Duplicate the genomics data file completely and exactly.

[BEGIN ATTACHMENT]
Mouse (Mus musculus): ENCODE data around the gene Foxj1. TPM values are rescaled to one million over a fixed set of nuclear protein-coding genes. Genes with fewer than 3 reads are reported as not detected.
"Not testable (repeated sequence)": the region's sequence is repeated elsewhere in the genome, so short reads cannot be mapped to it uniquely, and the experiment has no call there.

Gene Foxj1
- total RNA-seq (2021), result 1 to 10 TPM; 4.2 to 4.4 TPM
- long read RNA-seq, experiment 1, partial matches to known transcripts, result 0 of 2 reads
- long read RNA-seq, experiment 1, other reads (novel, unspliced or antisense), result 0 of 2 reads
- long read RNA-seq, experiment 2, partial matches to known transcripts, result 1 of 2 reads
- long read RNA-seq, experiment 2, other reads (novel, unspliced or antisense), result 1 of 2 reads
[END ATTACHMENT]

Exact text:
Mouse (Mus musculus): ENCODE data around the gene Foxj1. TPM values are rescaled to one million over a fixed set of nuclear protein-coding genes. Genes with fewer than 3 reads are reported as not detected.
"Not testable (repeated sequence)": the region's sequence is repeated elsewhere in the genome, so short reads cannot be mapped to it uniquely, and the experiment has no call there.

Gene Foxj1
- total RNA-seq (2021), result 1 to 10 TPM; 4.2 to 4.4 TPM
- long read RNA-seq, experiment 1, partial matches to known transcripts, result 0 of 2 reads
- long read RNA-seq, experiment 1, other reads (novel, unspliced or antisense), result 0 of 2 reads
- long read RNA-seq, experiment 2, partial matches to known transcripts, result 1 of 2 reads
- long read RNA-seq, experiment 2, other reads (novel, unspliced or antisense), result 1 of 2 reads